AP EXAM TIP The formula for the two-sample z interval for p1 p2 often leads to calculation errors by students. As a result, we recommend using the calculators 2-PropZIntfeature to compute the confidence interval on the AP exam. Be sure to name the procedure (two-proportion z interval) and to give the interval (0.076, 0.143) as part of the Do step.Significance Tests for p1 p2

An observed difference between two sample proportions can reflect an actual difference in the parameters, or it may just be due to chance variation in random sampling or random assignment. Significance tests help us decide which explanation makes more sense. The null hypothesis has the general formH0: p1 p2 = hypothesized valueWell restrict ourselves to situations in which the hypothesized difference is 0. Then the null hypothesis says that there is no difference between the two parameters:

H0: p1 p2 = 0 or, alternatively, H0: p1 = p2The alternative hypothesis says what kind of difference we expect.Ha: p1 p2 > 0, Ha: p1 p2 < 0, or Ha: p1 p2 0Example 3: Researchers designed a survey to compare the proportions of children who come to school without eating breakfast in two low-income elementary schools.An SRS of 80 students from School 1 found that 19 had not eaten breakfast.At School 2,an SRS of 150 students included 26 who had not had breakfast.More than 1500 students attend each school.Do these data give convincing evidence of a difference in the population proportions?State appropriate hypotheses for a significance test to answer this question.Define any parameters you use.Our hypotheses are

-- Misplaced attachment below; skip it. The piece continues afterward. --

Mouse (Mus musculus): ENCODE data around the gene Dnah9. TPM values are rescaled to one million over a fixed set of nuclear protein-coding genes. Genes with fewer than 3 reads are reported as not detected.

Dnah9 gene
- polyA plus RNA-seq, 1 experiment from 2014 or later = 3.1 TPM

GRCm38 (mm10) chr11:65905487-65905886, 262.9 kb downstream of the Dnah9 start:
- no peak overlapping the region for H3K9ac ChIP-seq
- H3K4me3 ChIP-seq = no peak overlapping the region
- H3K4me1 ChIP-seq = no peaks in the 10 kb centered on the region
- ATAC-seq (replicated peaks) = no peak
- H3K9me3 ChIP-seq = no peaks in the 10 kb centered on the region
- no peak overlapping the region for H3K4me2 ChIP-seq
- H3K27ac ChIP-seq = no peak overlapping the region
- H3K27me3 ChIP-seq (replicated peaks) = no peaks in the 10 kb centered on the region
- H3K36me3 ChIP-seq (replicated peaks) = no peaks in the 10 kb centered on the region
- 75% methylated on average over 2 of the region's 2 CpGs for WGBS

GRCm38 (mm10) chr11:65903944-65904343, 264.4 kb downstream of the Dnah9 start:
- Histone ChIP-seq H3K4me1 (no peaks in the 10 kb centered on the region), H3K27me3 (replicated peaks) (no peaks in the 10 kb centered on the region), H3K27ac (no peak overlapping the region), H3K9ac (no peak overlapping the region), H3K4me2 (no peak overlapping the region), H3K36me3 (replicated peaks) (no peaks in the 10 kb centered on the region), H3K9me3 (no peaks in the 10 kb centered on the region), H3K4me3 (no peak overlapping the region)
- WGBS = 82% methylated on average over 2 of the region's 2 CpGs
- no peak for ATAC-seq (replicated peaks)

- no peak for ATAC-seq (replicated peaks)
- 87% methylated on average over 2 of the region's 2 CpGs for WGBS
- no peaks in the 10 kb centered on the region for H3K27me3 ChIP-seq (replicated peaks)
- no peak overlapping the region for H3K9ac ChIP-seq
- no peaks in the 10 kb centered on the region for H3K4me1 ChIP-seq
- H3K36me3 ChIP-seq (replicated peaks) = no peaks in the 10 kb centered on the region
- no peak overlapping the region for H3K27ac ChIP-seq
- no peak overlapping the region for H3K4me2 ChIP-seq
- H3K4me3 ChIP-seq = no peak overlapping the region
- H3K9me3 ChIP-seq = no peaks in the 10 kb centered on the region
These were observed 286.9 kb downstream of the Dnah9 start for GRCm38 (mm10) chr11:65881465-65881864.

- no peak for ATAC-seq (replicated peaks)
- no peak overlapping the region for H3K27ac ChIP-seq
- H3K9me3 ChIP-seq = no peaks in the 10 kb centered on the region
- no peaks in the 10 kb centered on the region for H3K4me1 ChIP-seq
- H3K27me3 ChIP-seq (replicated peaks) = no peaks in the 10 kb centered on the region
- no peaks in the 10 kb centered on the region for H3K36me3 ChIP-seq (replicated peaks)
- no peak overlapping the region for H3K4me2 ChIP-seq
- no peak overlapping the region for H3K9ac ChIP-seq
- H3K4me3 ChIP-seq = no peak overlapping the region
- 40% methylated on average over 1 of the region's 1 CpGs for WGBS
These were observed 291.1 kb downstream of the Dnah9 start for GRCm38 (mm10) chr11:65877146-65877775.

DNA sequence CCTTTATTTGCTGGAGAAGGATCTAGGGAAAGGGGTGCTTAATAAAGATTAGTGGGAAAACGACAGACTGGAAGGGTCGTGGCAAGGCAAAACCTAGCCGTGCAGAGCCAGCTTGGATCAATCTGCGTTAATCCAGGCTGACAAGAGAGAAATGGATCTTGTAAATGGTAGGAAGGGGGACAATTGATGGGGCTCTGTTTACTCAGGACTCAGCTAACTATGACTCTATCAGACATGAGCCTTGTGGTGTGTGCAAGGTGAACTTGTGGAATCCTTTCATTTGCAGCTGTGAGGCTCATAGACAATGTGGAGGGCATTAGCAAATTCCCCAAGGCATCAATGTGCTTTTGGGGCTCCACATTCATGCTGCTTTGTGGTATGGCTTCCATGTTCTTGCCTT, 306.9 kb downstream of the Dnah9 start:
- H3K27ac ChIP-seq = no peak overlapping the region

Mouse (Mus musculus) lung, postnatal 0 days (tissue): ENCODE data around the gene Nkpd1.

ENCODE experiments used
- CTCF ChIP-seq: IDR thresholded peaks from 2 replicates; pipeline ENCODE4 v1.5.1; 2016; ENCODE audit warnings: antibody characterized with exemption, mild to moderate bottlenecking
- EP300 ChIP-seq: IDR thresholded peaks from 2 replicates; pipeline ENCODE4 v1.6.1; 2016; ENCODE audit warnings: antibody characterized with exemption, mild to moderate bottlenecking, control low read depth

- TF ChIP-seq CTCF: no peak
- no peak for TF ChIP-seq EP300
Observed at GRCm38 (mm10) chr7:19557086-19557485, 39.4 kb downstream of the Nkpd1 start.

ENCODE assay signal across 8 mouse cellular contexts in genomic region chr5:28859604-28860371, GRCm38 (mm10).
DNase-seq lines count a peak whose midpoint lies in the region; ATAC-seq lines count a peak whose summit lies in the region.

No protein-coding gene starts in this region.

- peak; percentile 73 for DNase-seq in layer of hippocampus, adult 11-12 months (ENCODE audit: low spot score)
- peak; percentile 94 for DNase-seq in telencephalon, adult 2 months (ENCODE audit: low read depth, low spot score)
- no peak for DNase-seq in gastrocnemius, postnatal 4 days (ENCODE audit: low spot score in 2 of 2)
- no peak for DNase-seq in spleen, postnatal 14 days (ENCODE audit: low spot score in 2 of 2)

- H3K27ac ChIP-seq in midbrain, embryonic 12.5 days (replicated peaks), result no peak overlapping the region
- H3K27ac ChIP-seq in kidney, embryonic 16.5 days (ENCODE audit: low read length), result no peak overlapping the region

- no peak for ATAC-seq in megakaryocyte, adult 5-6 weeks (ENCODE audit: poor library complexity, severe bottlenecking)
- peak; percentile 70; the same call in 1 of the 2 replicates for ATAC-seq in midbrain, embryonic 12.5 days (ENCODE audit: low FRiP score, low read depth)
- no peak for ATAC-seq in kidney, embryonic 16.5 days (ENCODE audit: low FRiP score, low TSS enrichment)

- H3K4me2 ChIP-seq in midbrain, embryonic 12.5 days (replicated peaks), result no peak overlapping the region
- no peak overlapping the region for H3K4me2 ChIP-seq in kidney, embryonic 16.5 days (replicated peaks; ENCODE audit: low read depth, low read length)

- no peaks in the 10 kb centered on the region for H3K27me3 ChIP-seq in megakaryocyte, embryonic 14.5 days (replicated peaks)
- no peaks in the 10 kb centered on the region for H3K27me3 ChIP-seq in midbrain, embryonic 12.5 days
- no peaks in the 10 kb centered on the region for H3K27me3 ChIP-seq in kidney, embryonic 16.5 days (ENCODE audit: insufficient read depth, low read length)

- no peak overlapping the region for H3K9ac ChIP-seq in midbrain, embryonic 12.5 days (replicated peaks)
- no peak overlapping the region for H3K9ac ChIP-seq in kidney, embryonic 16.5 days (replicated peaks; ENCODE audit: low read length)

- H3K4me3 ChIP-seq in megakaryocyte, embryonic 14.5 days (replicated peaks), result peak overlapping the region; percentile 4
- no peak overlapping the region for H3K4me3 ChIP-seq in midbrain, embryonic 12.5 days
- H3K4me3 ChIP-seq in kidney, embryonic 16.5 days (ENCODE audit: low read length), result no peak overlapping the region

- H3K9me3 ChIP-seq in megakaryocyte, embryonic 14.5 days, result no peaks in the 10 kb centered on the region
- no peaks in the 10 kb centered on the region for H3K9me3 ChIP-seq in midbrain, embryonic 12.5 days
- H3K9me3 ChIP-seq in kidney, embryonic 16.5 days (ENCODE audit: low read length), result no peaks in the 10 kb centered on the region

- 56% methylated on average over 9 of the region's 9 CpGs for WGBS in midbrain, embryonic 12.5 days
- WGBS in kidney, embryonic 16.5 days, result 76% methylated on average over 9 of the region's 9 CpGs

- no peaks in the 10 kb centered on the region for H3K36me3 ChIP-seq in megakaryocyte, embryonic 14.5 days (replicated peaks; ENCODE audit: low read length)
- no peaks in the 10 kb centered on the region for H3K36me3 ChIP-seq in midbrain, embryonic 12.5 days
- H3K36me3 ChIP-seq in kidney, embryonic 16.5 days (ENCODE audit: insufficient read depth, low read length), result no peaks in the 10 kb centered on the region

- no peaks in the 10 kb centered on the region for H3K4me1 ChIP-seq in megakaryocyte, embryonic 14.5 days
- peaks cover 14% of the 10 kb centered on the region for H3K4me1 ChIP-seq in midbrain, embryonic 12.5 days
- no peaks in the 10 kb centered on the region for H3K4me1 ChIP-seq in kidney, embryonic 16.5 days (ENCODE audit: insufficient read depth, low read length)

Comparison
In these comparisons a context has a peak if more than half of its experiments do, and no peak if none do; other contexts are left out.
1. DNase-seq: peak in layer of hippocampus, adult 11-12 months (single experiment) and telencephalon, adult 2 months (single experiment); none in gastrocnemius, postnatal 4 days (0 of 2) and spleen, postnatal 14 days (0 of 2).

H0: p1 p2 = 0OR H0: p1 = p2 Ha: p1 p2 0Ha: p1 p2

where p1 = the true proportion of students at School 1 who did not eat breakfast, and p2 = the true proportion of students at School 2 who did not eat breakfast.The conditions for performing a significance test aboutp1p2are the same as for constructing a confidence interval.Note: It would also be correct to check the Normal condition using the pooled (combined) sample proportion Just confirm that are all at least 10.

If the conditions are met,we can proceed with calculations. To do a test, standardize to get a z statistic:

If H0: p1 = p2 is true, the two parameters are the same. We call their common value p. But now we need a way to estimate p, so it makes sense to combine the data from the two samples. This pooled (or combined) sample proportion is

Two-Sample z Test for the Difference Between Proportions

Suppose the conditions are met. To test the hypothesis H0: p1 p2 = 0, first find the pooled proportion of successes in both samples combined. Then compute the z statistic:

Find the P-value by calculating the probability of getting a z statistic this large or larger in the direction specified by the alternative hypothesis Ha:

State: Our hypotheses are

H0: p1 p2 = 0OR H0: p1 = p2 Ha: p1 p2 0Ha: p1 p2

wherep1= the true proportion of students at School 1 who did not eat breakfast andp2= the true proportion of students at School 2 who did